Ric Spooner, chief market analyst at CFD provider CMC Markets, has four suggestions for traders looking for rewards in a trendless share market.

1. Diversify across asset classes and sectors to maximise opportunity.

Spooner points out that one of the advantages of CFD trading platforms is their ability to access not only international shares but also foreign exchange and commodities. “I’m an advocate of looking at the big markets in our time zone, for example Hong Kong and Japan, and trading those via CFDs is no more difficult than trading Australian stocks.”

He says technical traders have an advantage in this regard because chart patterns and entry and exit signals learned in one market can be applied, with appropriate adjustment, to other markets. “You familiarise yourself with the methodology and then cast your net wider for suitable instruments.”

He points out that most share traders will have a beginning understanding of commodity markets from their study of resources stocks. “So to familiarise yourself with direct participation in the precious metals, base metals, and grain markets is not a big leap. Then there are the major foreign exchange (FX) markets. If you’re trading stocks on fundamentals, that may involve having a view on the economy, so it’s a stepping stone to trading currencies.”

2. Consider short selling.

Most methods of selecting trades will identify selling opportunities as well as buying ones, Spooner says. “Assuming you have good strategies, which is necessary for success, then increasing opportunity this way, with appropriate risk management, is the way to go. Why constrain yourself to trading long only? It’s something traders need to get used to against a background of experience in buying and holding. If a trader is there to make a profit, it [a preference for trading long] can be overcome."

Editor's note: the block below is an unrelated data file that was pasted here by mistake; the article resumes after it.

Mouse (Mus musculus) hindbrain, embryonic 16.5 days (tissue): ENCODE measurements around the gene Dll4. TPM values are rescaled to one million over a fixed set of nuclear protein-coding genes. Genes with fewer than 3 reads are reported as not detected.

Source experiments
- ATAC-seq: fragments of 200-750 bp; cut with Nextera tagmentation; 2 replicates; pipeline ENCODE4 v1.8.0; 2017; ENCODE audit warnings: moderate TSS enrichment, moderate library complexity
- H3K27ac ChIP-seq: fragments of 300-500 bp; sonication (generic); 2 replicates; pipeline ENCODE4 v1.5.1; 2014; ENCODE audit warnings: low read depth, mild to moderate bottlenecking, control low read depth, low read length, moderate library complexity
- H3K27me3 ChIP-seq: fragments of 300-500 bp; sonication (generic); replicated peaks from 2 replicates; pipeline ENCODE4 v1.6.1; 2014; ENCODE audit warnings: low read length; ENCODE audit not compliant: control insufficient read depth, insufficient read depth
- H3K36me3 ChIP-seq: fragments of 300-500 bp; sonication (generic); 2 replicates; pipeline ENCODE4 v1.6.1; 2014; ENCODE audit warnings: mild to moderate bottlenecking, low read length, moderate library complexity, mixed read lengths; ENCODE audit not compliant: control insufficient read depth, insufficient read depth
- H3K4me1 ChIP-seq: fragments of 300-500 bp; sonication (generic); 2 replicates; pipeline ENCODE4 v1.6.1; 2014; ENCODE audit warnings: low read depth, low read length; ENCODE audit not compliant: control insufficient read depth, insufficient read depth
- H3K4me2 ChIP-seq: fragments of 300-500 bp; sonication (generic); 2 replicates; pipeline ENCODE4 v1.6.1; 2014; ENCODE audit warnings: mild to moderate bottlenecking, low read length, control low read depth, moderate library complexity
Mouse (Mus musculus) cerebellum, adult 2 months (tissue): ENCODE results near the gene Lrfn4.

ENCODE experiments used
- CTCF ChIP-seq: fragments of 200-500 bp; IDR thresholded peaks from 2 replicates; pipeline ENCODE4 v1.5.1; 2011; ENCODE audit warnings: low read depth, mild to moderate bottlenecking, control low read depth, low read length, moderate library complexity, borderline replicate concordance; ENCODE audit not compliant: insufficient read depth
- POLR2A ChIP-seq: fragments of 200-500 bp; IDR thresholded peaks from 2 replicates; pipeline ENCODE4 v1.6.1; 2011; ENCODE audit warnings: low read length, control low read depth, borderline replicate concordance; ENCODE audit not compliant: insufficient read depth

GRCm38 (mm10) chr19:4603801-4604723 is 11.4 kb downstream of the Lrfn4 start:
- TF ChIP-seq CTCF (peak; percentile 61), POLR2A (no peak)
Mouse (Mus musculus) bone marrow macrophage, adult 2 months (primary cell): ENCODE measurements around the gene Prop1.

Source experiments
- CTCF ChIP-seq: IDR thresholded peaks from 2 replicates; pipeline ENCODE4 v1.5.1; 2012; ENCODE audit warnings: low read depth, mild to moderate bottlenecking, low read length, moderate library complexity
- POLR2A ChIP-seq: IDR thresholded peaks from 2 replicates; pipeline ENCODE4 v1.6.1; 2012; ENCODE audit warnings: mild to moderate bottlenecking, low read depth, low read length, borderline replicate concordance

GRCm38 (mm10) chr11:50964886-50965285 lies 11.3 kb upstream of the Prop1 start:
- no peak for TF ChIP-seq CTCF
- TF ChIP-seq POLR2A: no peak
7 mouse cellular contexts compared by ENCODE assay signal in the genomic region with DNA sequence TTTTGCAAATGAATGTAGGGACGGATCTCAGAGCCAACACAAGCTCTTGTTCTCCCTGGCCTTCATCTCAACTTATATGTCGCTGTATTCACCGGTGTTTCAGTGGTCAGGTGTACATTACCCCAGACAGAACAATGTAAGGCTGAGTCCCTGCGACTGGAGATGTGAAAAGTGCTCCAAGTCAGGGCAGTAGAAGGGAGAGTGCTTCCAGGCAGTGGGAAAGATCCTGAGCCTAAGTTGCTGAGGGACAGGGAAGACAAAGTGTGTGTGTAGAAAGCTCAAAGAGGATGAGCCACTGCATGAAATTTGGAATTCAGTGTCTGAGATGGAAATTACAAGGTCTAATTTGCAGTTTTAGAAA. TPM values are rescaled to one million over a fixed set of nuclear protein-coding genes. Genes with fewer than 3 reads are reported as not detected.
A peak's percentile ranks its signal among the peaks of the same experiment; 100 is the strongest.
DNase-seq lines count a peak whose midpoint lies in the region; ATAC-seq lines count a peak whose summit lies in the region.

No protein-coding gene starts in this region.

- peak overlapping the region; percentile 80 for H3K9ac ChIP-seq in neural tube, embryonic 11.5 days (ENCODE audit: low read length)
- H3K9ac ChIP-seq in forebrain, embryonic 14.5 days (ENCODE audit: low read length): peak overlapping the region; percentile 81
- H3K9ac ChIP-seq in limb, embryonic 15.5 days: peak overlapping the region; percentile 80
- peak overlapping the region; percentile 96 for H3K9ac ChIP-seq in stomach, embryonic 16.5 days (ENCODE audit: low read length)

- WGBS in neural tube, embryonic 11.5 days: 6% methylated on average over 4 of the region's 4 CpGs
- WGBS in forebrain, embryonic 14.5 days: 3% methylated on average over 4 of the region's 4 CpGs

3. Diversify your strategies.

“Strategies can be categorised as trend following or range trading. It’s a good idea is to have a mix, or at least one of each of those, to deal with situations where markets are range bound so that you’re not sitting on the sidelines. What that amounts to is to buy using support levels and to sell at resistance,” Spooner says. Support is at the bottom of the range, where the price is more likely to bounce off rather than break through, while resistance is the top, where the price has trouble rising.

“As a general observation, the range needs to be big enough in relation to potential losses to make it sensible. And again, you can apply that to all asset classes,” he says.

4. Know when to stay out.

There are times when traders must accept the fact that a market is so range bound and lacking in volatility that they need to avoid the temptation to trade for its own sake. “The rewards are too small compared to the risks and costs,” he says.

>>Back to the newsletter to view other articles - June 13th 2011